"Farming, cow protection and business are the natural work for the vaisyas, and for the sudras there is labor and service to others.

"By following his qualities of work, every man can become perfect. Now please hear from Me how this can be done.

"By worship of the Lord, who is the source of all beings and who is all-pervading, a man can attain perfection through performing his own work.

"It is better to engage in one's own occupation, even though one may perform it imperfectly, than to accept another's occupation and perform it perfectly. Duties prescribed according to one's nature are never affected by sinful reactions." (From Bhagavad-gita 18th chapter)

So the Vedas recognize different people have different skills and qualifications, but it is not by birth, it is by guna [qualification] and karma [work]. So if someone born of a sudra [worker] father becomes qualified [guna] and works as [karma] a brahmana he should be accepted as a brahmana... In the same way if the son of a brahmana doesn't have the qualifications of a brahmana or work as a brahmana then he is not a brahmana. There are so many examples of this in the Vedic scriptures.

You have the same system in America. You have intellectuals [brahmanas], you have administrators and military men [ksatriyas], you have businessmen and farmers [vaisyas] and you have workers. The Vedic system just recognizes these groups, that's all. It's quite natural. "

(source: The Indian Caste system - By Madhudvisa dasa -


One of Adi Shankaracharya's (eighth century) finest poems, 'Manisha Panchakam', was inspired by his dialogue with a Chandala, a member of the lowest caste. Once, when Shankara was on his way to the temple after a bath in the Ganga, he found a Chandala with four dogs blocking his path. His caste prejudice flared up when the Chandala refused to step aside, and asked him to do so. But the Chandala asked: "If there is only one existence, what is it that you want to drive away: My body or my soul? If it is my body, both your and mine are made up of the same physical elements.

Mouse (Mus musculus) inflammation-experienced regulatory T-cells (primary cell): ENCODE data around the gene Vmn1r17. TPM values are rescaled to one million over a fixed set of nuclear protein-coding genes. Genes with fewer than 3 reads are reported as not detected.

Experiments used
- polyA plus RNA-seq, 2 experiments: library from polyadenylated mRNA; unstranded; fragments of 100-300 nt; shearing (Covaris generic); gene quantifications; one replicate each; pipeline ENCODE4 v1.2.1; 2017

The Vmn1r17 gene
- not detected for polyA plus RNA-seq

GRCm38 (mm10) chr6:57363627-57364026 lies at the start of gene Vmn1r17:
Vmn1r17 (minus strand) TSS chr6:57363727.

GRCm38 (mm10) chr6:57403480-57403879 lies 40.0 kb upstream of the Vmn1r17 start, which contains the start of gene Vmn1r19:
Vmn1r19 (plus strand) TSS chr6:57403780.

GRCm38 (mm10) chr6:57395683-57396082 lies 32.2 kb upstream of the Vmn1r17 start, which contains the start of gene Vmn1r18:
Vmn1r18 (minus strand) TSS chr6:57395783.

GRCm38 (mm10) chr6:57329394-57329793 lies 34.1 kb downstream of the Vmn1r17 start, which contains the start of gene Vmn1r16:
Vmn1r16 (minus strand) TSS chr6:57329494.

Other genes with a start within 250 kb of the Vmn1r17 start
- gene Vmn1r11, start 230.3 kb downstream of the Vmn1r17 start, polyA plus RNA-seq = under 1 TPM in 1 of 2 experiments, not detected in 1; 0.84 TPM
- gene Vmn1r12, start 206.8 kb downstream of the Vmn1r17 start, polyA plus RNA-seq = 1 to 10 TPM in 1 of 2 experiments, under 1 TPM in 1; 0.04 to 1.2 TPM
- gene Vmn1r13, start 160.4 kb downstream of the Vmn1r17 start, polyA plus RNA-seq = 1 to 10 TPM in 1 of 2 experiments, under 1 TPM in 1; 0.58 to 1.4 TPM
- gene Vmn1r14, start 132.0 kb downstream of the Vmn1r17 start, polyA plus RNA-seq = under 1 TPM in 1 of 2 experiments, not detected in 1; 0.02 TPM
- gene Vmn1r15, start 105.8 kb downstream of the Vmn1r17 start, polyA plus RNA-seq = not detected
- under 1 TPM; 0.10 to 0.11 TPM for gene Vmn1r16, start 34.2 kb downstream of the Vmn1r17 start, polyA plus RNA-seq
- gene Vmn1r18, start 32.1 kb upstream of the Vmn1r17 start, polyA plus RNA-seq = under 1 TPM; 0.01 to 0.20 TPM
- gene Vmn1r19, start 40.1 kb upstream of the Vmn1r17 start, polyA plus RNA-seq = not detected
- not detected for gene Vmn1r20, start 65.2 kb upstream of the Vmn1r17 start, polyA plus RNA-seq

But if it is my soul, it is also no different from yours. How can therefore be any distinctions of caste and creed?" Filled with remorse, Shankara prostrated himself before the Chandala. The bard in him sang: "He who has learnt to see one existence everywhere/ he is my master - be he a Brahmin or a Chandala." 

Again, when Goswami Tulsidas recreated Valmiki's Ramayan in Awadhi, the language of commoners, he was denounced by the purblind Brahminical order of the day. It was the then Shankaracharya who gave dharma's sanction to the transcreation of Ramayana, which reached out to a vast populace. It was a revolutionary movement, a reinvention of such brilliance that only Sanatan Dharma was capable of.

(source: Crisis before Brahminism - By Gautam Siddharth - - December 5' 2004).

‘Hinduism does not subscribe to untouchability’

Hindu religion did not subscribe to untouchability, which was prevalent in some pockets of rural areas, said the Kanchi Sankaracharya, Jayendra Saraswathi, here today. Talking to newsmen, he said untouchability existed owing to illiteracy and could be eradicated only by educating people. The Kanchi Mutt was taking steps to eradicate the social evil, he said.